Some researchers believe that at points in our planet's history — at least two, possibly three times — ice blanketed its surface, down to the equator and across the oceans, forming a "Snowball Earth."
But new research raises questions about whether a surge in carbon dioxide — one of the greenhouse gases responsible for modern, human-caused global warming — could have been responsible for the big thaw that followed the most recent Snowball Earth, about 635 million years ago. And if there wasn't a greenhouse effect big enough to melt the thick veil of ice, perhaps, the researchers suggest, Earth may not have been a big, icy snowball at the time.
An international team of scientists analyzed the molecular composition of rocks laid down in what is believed to be the aftermath of this Snowball Earth.
Snowball Earth could have been self-sustaining, for at least a time, because the white, ice-covered surface of the planet would have reflected sunlight back into space, keeping the planet cool.
The primary evidence for these icy times, particularly the one about 635 million years ago, comes in the form of deposits of rocks ground up and carried by glaciers. These have been found around the world at locations which, about 635 million years ago, would have been located near the equator. These deposits have another layer of rock on top of them, called cap carbonates, which was believed to have formed as the glaciers melted or shortly afterward.
It is believed that Snowball Earths came to an end when the carbon dioxide levels in the atmosphere surged, creating a global greenhouse that melted away much of the ice. This could have begun because volcanoes spewed the gas into the atmosphere.
The normal processes that would pull the carbon dioxide out of the atmosphere were blocked by ice, which prevented carbon dioxide exchange between the atmosphere and ocean. The cold would also have prevented natural rock weathering reactions from pulling carbon dioxide, in the form of carbonic acid, out of the atmosphere and turning into bicarbonate. This would have allowed for an intense buildup of the greenhouse gas.
To find out how much carbon dioxide was around at the time, researchers analyzed the chemical composition of rocks taken from one of these deposits in Brazil, and the organic matter fossilized within them. The researchers also looked at data from samples from elsewhere in the world. They looked at ratios of carbon isotopes, molecules of carbon that have different atomic weights, in both the rocks and the organic matter fossilized within them.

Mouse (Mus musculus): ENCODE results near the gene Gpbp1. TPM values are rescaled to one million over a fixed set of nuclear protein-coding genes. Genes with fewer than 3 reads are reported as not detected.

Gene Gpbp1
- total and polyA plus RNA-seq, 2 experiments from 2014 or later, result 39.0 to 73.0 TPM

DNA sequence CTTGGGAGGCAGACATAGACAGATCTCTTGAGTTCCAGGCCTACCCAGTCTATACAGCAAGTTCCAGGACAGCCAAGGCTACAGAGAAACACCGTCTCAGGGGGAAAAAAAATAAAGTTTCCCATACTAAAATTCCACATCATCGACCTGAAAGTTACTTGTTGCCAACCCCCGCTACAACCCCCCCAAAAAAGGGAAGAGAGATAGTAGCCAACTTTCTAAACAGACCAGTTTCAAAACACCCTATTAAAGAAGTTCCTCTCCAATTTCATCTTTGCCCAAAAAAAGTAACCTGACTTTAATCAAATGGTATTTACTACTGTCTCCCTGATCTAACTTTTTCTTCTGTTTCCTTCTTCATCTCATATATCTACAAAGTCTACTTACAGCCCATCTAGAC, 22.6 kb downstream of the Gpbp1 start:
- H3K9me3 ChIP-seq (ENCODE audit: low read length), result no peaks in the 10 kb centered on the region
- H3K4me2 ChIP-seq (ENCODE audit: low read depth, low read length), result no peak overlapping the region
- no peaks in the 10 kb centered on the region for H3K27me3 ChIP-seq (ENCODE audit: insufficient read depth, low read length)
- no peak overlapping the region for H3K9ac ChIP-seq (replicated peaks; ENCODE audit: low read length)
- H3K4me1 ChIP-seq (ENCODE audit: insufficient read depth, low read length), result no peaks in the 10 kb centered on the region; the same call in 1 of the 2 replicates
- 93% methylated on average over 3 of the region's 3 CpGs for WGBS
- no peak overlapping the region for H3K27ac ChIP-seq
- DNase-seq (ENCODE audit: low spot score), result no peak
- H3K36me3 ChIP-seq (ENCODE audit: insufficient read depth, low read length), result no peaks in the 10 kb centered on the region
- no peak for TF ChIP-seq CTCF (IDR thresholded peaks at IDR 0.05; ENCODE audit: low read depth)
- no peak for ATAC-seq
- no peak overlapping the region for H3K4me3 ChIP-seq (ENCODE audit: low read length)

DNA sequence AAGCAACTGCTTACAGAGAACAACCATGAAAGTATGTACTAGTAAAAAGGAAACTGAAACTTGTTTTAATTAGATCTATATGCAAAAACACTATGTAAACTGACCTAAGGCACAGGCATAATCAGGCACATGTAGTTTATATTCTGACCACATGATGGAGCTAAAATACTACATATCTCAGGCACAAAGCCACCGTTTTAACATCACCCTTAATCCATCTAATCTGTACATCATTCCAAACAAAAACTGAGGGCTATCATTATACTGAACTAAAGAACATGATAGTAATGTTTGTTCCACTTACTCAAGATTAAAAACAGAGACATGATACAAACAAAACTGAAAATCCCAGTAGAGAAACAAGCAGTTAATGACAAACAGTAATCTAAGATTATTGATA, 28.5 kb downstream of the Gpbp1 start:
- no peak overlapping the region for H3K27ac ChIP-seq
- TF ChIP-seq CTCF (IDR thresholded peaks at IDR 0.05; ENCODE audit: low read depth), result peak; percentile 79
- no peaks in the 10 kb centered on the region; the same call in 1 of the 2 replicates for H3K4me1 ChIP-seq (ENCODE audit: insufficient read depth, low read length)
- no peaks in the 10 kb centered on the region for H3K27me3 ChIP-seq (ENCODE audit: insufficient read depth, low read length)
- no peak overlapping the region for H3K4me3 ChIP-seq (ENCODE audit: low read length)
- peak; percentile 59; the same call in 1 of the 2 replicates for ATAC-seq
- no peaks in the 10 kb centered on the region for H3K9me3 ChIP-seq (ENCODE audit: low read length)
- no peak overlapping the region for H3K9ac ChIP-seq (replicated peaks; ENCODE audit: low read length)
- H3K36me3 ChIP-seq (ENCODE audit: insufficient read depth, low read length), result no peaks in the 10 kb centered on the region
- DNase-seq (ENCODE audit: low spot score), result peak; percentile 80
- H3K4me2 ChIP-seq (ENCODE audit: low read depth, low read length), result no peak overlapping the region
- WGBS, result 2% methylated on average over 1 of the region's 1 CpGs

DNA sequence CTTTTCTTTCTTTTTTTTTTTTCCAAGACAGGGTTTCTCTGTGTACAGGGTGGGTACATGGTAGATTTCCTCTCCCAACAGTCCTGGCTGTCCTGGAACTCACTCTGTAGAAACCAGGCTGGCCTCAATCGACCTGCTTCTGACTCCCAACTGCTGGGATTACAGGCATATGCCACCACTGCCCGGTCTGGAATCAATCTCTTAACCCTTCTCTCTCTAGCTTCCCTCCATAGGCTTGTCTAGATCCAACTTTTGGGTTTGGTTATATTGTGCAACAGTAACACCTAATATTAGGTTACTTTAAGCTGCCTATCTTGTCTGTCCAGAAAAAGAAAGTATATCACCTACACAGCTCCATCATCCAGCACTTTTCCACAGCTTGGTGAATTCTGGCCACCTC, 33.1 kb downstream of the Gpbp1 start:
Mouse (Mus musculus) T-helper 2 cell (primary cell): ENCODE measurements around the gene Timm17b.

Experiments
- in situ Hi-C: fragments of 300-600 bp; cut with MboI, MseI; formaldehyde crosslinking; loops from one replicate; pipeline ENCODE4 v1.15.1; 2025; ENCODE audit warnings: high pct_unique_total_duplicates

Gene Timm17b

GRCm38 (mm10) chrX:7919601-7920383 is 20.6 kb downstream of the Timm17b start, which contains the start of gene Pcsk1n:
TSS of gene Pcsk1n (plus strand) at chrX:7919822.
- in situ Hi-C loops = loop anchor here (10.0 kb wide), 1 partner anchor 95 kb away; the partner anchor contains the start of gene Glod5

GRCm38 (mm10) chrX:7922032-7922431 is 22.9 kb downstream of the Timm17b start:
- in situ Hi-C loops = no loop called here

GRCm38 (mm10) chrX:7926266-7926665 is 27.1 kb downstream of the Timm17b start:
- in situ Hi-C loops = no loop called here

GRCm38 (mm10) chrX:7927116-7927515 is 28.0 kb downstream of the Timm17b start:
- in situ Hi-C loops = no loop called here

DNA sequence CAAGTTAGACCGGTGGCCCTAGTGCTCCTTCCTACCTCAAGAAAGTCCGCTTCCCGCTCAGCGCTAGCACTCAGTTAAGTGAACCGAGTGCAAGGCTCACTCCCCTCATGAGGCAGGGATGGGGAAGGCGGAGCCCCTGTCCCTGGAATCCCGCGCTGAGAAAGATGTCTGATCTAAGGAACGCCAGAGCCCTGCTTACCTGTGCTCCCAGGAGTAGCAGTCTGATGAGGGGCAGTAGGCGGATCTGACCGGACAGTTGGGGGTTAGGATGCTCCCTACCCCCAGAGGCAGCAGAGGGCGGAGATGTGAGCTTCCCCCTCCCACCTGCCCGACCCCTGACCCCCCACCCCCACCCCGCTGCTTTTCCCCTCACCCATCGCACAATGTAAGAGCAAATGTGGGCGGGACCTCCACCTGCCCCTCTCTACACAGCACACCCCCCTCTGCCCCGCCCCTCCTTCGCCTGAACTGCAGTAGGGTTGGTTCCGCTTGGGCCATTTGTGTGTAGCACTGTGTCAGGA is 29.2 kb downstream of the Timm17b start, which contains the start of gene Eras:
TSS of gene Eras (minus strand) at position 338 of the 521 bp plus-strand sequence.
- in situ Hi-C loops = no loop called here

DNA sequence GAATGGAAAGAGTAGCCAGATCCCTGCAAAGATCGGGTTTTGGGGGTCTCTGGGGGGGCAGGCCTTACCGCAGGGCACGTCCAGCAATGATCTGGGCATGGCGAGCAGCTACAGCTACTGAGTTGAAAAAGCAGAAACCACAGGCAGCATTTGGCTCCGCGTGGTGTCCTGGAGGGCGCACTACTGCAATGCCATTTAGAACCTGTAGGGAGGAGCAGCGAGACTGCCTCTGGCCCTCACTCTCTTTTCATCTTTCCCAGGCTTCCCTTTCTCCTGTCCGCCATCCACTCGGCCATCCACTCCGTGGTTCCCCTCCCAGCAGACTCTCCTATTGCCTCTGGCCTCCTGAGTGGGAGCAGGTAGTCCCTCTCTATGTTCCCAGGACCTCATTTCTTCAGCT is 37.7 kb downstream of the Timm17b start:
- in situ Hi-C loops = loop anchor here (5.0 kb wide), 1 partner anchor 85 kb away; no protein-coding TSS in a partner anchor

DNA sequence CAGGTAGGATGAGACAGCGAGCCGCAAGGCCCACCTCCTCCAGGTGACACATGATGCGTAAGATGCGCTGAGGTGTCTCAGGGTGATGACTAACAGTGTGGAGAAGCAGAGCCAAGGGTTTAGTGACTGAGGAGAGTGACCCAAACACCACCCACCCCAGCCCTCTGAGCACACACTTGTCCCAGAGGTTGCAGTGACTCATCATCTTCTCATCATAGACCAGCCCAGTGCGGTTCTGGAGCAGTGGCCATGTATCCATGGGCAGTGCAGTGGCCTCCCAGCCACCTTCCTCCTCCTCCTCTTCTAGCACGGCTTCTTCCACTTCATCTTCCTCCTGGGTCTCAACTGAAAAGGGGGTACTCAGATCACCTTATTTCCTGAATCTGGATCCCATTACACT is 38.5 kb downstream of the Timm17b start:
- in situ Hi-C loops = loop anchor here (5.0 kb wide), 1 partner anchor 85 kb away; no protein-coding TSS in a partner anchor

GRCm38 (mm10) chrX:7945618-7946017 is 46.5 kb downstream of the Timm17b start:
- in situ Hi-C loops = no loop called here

Both the rocks and the organic matter — mostly algae — form using carbon from carbon dioxide dissolved in the ocean. However, a lower concentration of carbon dioxide causes the algae to take up more of the heavy version of carbon. The ratio of carbon isotopes picked up by the carbonate rocks, however, doesn't change, regardless of the carbon dioxide concentration. So by comparing the ratios from the two sources, the scientists could get an idea of what the concentration of carbon dioxide was in the ocean, and hence the atmosphere, at the time.
They found it was much lower than expected. While previous estimates had put the carbon dioxide concentration at as much as 90,000 parts per million, this new analysis put it lower than 3,200 ppm, possibly as low as it is today, about 400 ppm.
"Since we record a very low carbon dioxide concentration in the atmosphere it seems to be there was never a high concentration of carbon dioxide in the atmosphere, which means it cannot have been a Snowball Earth, otherwise it would still be frozen," said Magali Ader, a study researcher and assistant professor at the Institut de Physique du Globe de Paris,.
There is a lot of uncertainty in the finding, she cautions. It's possible, due to difficulties in dating, the rocks they tested weren't deposited until well after the Snowball Earth had passed, when the high concentration of carbon dioxide had begun to clear, and it's possible another greenhouse gas, methane, may have been responsible.
Perhaps one of the biggest questions surrounding Snowball Earth is how life managed to survive, since there is no evidence of mass extinctions. Tiny, heavily armored marine fossils have shown up in cap carbonate rocks leading scientists to suggest that these creatures thrived in an interval between two glaciations.